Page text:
Wondering if ankylosing spondylitis is considered a disability in Canada? Here’s everything you need to know.
It’s estimated that 300,000 Canadians live with ankylosing spondylitis. This lifelong inflammatory autoimmune disease is a form of spondyloarthritis, which may cause chronic back pain, neck pain, and stiffness.
But, could ankylosing spondylitis pain get serious enough to severely limit and impact an individual's life? Is ankylosing spondylitis a disability? Could those with ankylosing spondylitis qualify for disability programs in Canada?
In this article, we will answer these questions and share everything you should know about ankylosing spondylitis and disability recognition and benefits in Canada.
Ankylosing spondylitis is a form of inflammatory arthritis, a variation of spondyloarthritis.
This condition primarily impacts the spine and the sacroiliac joints, where the pelvis meets the spine. Those living with ankylosing spondylitis may deal with chronic back pain, neck pain, and stiffness in the lower back and hips.
But, ankylosing spondylitis is far more complicated than a bit of back aches and pains.
“Ankylosing” means fusing and “spondylitis” means inflammation of the spine.
While ankylosing spondylitis is a form of inflammatory arthritis, it is also a recognized autoimmune disease. With ankylosing spondylitis, the body’s immune system targets and attacks the ligaments and tendons connected to the spine. When this damage occurs the bone can begin to erode, in an effort to repair itself, the body forms new bone. While this doesn’t always occur, this bone growth may cause the bones of the spine to fuse together, causing the spinal cord to become inflexible, stiff, and painful.
Those with this lifelong condition may experience a range of impacts and potential impairments. For some, ankylosing spondylitis only causes them minor pain that may come and go. For many, treatment is effective at reducing symptoms and flare-ups. The majority of people with ankylosing spondylitis live perfectly normal and full lives.
For others, ankylosing spondylitis can progress in severity and may experience spinal fusion. This severity doesn’t always happen with ankylosing spondylitis. However, in these cases, ankylosing spondylitis may very well be viewed as an impairment.
Yes, ankylosing spondylitis can be a disability in Canada. However, the diagnosis itself does not automatically qualify as a disability.
When it comes to disability recognition from the Canadian government, it’s a bit trickier than simply having a diagnosis. This is because people with the same condition are affected to varying degrees.
That being said, if the tasks of everyday life are affected by your ankylosing spondylitis, your condition may be considered disabling.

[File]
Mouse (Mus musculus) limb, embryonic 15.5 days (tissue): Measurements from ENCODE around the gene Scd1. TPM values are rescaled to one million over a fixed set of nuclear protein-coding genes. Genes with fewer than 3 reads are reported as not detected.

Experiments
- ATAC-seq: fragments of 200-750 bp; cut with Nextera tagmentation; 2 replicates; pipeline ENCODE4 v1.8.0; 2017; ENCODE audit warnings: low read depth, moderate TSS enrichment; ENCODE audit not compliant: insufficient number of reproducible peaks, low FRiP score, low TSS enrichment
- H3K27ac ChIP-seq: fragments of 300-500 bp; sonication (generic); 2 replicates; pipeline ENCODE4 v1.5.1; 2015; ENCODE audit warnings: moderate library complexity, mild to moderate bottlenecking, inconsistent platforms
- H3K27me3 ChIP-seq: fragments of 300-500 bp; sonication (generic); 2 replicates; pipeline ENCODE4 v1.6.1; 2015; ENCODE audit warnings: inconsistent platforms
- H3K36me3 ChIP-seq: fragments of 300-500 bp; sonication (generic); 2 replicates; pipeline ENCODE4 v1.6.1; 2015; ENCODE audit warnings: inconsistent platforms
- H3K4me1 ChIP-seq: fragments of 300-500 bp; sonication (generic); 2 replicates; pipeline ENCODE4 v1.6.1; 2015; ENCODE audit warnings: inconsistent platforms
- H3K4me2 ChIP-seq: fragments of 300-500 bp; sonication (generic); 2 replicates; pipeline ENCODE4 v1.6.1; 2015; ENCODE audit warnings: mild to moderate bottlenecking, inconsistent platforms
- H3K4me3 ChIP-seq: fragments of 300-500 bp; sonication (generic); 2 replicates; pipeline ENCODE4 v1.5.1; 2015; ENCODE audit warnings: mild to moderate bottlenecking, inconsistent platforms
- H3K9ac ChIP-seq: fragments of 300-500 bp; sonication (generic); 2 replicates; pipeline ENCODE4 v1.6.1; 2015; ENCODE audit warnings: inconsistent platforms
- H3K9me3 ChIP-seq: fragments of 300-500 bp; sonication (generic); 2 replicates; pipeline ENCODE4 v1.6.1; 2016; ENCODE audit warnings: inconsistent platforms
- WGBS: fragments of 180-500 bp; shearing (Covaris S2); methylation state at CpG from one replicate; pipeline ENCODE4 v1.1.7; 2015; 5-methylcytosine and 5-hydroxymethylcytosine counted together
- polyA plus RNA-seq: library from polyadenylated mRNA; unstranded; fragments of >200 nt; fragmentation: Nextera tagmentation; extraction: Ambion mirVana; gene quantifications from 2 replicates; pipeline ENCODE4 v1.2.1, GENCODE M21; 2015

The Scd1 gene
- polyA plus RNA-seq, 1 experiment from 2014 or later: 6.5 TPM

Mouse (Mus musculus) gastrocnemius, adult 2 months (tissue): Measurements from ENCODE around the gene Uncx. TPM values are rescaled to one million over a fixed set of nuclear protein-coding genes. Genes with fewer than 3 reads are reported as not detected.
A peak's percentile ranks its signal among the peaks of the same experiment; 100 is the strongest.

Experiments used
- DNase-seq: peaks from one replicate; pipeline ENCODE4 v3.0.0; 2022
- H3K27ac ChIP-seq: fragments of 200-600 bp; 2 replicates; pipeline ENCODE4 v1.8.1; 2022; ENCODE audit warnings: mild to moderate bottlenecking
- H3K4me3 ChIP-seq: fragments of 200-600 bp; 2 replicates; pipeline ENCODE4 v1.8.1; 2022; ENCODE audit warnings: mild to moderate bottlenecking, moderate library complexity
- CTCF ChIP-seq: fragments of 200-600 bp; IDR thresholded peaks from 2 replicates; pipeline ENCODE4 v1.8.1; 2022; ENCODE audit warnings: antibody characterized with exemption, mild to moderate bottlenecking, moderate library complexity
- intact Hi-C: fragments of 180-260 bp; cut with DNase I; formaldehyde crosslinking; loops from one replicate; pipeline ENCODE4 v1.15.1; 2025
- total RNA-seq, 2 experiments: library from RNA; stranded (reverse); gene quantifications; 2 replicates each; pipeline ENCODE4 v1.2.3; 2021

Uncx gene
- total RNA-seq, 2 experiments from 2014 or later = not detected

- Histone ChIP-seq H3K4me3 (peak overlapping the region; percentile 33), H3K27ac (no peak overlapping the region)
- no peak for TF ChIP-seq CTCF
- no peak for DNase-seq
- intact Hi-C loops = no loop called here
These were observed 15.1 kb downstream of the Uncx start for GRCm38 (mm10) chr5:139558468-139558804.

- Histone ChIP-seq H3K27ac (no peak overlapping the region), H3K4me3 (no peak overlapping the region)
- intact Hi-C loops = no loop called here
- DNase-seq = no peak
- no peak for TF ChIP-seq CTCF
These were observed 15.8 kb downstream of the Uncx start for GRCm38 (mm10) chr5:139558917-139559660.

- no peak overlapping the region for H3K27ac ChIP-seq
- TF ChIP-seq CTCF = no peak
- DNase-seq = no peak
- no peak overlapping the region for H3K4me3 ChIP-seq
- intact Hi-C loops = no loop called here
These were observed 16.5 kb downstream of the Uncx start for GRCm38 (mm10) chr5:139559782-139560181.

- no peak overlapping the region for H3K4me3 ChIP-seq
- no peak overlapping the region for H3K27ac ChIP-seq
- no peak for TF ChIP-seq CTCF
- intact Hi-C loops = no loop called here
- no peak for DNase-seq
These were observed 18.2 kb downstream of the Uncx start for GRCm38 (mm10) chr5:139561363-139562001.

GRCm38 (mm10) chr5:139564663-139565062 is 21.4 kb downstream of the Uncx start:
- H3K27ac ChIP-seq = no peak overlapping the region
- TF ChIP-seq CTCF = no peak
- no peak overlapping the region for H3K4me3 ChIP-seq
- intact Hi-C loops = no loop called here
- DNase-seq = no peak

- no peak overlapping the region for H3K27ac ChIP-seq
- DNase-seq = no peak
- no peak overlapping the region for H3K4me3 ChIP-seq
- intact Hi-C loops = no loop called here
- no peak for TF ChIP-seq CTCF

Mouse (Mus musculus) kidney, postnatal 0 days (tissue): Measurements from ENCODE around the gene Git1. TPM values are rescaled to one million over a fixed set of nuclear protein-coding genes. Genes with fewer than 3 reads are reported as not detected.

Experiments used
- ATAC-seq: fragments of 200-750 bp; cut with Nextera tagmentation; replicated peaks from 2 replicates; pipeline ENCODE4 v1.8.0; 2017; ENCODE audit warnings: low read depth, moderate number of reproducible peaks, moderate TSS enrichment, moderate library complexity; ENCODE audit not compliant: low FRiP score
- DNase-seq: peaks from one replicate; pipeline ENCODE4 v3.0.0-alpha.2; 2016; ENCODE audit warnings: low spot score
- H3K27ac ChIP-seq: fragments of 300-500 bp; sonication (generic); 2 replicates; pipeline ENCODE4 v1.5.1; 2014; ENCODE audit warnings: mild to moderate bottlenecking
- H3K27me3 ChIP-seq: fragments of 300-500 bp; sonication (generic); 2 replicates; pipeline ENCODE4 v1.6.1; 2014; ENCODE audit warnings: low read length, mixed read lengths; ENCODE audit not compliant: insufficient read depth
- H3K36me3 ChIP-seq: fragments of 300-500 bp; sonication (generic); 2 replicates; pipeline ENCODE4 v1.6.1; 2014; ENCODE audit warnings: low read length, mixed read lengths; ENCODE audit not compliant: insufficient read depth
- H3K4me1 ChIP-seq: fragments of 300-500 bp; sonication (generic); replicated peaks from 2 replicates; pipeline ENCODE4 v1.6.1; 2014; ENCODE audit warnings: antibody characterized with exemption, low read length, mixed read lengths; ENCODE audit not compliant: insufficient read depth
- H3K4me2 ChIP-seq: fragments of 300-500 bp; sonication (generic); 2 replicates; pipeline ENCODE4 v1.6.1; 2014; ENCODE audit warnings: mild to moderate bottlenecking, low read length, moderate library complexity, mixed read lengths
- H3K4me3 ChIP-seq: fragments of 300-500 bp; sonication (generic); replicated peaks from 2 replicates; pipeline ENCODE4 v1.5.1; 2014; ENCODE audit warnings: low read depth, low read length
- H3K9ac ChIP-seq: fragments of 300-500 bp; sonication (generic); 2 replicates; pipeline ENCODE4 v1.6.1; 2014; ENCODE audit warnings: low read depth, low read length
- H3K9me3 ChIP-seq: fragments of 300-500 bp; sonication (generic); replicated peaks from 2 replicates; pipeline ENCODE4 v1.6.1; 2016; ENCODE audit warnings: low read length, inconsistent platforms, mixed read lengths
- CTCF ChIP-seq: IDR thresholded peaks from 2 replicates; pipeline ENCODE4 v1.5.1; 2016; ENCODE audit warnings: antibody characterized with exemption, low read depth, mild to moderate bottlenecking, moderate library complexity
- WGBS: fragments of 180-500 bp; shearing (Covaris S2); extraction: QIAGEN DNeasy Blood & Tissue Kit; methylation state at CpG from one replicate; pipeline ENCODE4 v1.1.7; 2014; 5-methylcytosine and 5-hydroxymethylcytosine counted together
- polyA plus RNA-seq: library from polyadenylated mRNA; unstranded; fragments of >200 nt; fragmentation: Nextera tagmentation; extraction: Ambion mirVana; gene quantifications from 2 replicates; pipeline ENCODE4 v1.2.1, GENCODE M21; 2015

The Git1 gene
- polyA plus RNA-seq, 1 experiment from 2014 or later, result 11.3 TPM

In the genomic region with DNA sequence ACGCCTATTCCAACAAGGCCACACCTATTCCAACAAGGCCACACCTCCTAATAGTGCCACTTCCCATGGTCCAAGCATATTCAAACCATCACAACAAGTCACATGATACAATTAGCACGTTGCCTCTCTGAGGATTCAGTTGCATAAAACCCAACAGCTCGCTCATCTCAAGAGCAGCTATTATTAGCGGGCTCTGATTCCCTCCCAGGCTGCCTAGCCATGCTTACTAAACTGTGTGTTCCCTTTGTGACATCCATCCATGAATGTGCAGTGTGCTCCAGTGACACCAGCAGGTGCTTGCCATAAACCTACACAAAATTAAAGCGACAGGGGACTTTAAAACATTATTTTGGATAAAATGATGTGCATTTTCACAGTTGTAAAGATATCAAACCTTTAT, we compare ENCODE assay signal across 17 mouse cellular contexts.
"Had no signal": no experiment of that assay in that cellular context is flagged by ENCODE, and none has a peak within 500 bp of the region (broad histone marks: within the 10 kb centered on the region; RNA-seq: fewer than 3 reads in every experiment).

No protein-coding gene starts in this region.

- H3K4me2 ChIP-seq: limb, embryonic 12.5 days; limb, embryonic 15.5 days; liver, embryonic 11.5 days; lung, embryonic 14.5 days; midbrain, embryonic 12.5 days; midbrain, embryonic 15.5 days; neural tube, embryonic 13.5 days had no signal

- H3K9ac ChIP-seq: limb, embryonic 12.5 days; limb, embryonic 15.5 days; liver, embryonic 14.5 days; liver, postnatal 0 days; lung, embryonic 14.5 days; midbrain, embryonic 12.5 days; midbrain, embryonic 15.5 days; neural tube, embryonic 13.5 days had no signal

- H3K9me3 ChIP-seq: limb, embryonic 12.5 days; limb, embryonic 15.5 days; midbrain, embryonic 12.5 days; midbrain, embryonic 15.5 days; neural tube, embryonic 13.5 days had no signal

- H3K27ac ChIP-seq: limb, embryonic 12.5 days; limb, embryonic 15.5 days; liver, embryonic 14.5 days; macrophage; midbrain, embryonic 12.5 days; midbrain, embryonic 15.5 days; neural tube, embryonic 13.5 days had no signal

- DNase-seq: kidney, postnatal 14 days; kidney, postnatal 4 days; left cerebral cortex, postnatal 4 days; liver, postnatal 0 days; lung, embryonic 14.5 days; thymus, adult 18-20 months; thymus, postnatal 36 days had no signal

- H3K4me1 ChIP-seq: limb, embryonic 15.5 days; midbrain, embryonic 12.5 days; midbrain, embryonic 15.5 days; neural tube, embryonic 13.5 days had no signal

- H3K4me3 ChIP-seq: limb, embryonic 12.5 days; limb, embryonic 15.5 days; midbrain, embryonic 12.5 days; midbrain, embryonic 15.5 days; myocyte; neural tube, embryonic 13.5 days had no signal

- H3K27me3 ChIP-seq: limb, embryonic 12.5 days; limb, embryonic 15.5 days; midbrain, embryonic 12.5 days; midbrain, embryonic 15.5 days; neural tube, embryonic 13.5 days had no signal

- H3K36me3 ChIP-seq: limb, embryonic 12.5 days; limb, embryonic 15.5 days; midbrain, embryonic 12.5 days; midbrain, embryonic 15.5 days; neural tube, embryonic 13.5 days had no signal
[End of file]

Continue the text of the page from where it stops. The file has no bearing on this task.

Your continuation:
Ankylosing spondylitis may affect your ability to carry out daily activities like walking, doing daily chores, dressing, and working for long periods of time.
When it comes to the Disability Tax Credit, Canadians can get approved under the following categories: walking, feeding, dressing, speaking, seeing, elimination, mental functions necessary for everyday life, vision, and life-sustaining therapy. Some of which may be affected by ankylosing spondylitis and other inflammatory arthritis conditions.
If you’re wondering if ankylosing spondylitis is a disability in Canada or if you could qualify for life-changing benefits like Disability Tax Credit – ask yourself these questions:
If you answered yes to any of these questions, you may qualify for the Disability Tax Credit. To know for sure, reach out to us for a consultation.
If you or a loved one is affected by ankylosing spondylitis and experiences challenges in walking or dressing, you might be entitled to a substantial refund from the Canadian Government.
The Disability Tax Credit may allow you to retroactively claim for up to the past 10 years, potentially leading to a significant payout of up to $40,000.
Designed for Canadian taxpayers with a disability, the Disability Tax Credit is a non-refundable tax credit. (Meaning, your refund is based on your taxable income or that of a supporting family member/spouse). The program was designed to provide financial relief for individuals with disabilities and their families.
Once an individual is DTC-certified, they may become eligible for a Registered Disability Savings Plan (RDSP). This program offers up to $90,000 in grants and bonds, serving as an exceptional resource for retirement planning.
Here at True North Disability Services, we specialize in helping Canadians with eligible conditions qualify for the Disability Tax Credit. We are dedicated to helping Canadians claim the benefits they are entitled to.
Why are we so passionate about helping people? It all begins with our story.
Want to know if you would qualify for the Disability Tax Credit and uncover years of retroactive claims? Reach out to us, totally free and risk-free. We’re here to help.